When most developers develop database code (including tables, views, stored procedures and functions, they tend to develop in a development environment and then migrate those changes later to other servers (staging, production, whatever). While some of us are good about keeping track of those changes, the majority of us are not.
Red-Gate Software offers a tool, SQL Compare to compare the schema of two databases and show them to the user. This tool is not inexpensive, but it works very well.
This article provides the basic functionality used to do the same thing as SQL Compare, at a fraction of the price.
SQL 2000 and above uses a series of system tables to store the definition of all objects in a database. The important objects (for this project) are:
sysobjects - Stores a list of all objects in the database (MSDN Reference)
syscolumns - Stores a list of the columns of the objects in the database (MSDN Reference)
syscomments - Stores the definition of objects in the database (MSDN Reference)
Using the Code
The code is broken into two projects:
DatabaseCompare (the Winforms project)
DatabaseCompare.Domain (the database access project)
There is nothing ground breaking in the Winforms project. I did use a couple delegates to make the UI more responsive when performing long tasks.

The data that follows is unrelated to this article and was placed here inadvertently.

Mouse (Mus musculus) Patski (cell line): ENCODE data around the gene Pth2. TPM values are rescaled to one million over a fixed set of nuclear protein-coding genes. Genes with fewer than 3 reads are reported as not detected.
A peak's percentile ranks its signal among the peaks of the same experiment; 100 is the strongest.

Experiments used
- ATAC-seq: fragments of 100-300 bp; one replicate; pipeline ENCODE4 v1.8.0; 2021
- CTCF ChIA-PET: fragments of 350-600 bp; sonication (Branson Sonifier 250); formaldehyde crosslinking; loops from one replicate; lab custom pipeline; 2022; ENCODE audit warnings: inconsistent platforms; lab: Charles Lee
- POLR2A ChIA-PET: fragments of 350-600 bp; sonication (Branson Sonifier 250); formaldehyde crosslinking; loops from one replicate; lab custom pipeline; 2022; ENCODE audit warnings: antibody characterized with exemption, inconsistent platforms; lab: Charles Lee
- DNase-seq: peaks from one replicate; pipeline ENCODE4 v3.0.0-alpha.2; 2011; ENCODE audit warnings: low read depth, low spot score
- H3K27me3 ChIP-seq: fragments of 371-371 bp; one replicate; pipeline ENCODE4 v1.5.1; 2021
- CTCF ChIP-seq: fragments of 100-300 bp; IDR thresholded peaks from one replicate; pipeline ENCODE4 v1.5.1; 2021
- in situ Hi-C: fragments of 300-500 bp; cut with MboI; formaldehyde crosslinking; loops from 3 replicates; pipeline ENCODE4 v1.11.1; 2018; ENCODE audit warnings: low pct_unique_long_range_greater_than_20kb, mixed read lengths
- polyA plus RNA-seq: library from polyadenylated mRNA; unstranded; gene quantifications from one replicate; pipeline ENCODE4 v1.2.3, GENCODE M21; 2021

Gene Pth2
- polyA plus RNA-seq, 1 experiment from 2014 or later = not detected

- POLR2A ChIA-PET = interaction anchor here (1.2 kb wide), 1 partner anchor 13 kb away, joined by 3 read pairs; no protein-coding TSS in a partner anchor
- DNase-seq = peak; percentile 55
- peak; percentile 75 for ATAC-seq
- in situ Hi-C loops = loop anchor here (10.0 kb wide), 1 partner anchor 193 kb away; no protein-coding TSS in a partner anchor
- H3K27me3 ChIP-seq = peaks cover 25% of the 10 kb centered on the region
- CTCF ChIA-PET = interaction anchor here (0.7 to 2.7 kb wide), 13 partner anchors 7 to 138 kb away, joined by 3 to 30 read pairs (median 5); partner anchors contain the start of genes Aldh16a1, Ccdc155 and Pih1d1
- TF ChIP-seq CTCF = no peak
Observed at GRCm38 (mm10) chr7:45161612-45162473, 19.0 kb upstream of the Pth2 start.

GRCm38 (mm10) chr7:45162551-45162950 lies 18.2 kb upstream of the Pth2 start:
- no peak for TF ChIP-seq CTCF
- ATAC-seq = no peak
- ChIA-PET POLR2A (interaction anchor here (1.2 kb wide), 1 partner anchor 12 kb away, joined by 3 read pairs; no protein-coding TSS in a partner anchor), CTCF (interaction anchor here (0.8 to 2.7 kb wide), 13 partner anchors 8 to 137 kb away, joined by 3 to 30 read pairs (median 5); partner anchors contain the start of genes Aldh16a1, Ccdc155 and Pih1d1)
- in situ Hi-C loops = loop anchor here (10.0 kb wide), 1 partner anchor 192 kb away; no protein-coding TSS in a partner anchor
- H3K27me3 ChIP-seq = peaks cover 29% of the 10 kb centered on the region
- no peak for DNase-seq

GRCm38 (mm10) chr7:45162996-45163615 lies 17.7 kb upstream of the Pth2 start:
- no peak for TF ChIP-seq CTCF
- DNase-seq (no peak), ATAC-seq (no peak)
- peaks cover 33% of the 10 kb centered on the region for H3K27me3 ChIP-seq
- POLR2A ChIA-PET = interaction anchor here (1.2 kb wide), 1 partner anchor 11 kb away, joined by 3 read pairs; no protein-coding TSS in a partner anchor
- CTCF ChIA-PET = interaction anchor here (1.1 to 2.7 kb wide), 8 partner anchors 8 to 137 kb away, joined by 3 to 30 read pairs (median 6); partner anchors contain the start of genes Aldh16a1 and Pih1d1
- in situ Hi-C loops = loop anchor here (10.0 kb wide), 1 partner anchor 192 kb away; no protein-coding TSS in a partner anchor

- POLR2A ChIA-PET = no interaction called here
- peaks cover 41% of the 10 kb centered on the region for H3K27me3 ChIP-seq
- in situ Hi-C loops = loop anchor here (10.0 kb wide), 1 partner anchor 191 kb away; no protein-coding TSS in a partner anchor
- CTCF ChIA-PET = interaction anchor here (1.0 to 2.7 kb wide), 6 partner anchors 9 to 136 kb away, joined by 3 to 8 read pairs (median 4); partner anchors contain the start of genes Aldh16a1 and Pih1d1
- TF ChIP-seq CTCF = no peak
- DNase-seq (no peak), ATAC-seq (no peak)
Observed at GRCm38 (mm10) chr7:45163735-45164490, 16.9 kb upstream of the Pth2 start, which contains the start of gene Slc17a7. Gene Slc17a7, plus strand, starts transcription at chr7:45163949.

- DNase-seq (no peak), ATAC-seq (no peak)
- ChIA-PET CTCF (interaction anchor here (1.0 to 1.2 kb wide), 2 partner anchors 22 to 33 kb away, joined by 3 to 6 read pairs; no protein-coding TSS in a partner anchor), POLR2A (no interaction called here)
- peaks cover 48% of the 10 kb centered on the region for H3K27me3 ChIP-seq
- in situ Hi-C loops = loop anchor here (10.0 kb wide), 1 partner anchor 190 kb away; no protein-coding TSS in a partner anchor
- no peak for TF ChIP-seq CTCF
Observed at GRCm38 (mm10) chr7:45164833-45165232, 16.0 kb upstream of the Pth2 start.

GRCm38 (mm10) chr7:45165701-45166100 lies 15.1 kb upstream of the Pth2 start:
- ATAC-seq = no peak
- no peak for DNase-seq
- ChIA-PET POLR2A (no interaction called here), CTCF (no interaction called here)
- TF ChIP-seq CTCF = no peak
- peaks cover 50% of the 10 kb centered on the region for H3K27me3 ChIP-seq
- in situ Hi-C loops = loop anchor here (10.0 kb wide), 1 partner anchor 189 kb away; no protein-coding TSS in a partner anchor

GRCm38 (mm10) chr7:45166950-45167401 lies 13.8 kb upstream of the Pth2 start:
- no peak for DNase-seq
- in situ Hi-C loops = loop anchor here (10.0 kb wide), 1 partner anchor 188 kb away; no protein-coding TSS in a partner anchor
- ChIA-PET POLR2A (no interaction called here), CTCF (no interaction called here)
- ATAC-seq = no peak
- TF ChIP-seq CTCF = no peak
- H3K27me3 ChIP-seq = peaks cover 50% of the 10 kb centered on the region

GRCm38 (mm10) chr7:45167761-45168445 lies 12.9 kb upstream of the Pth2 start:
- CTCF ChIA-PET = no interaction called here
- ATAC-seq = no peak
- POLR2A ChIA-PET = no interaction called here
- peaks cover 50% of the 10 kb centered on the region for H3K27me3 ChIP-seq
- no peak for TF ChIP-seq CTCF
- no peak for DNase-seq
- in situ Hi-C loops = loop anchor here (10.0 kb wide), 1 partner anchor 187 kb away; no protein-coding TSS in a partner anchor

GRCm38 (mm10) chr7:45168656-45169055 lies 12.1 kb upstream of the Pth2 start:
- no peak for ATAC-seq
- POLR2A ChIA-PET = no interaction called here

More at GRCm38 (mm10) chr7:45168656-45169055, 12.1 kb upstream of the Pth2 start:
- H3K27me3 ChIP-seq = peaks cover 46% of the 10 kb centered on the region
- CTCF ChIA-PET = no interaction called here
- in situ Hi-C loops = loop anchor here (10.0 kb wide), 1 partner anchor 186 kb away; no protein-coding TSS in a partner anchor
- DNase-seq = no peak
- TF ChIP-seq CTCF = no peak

Domain project contains classes that actually perform the work in gathering the schema of a database and comparing the two databases.
The code is fairly self explanatory, the main entry points to the
Domain code are
Points of Interest
Longer function/stored procedure/view definitions are maintained in multiple rows in the
syscomments database and must be retrieved like so:
using( SqlCommand command = conn.CreateCommand() )
command.CommandText = "select text from syscomments where id=@id";
command.Parameters.Add( "@id", this.Id );
using ( SqlDataReader reader = command.ExecuteReader() )
while( reader.Read() )
textDefinition += reader.GetString( 0 ).Trim().ToLower();
This code does not create drop/create scripts for tables, but that is a fairly trivial exercise for you to do if you need that functionality.
sysdepends table, you could determine what the dependencies for the objects are, in case you are creating
CREATE scripts and need to know what to create first.
I'm the owner and principal consultant of a small (one man!) shop here in the Dallas, Texas area.
I mostly work with Microsoft technologies, but run a lot of Linux at home.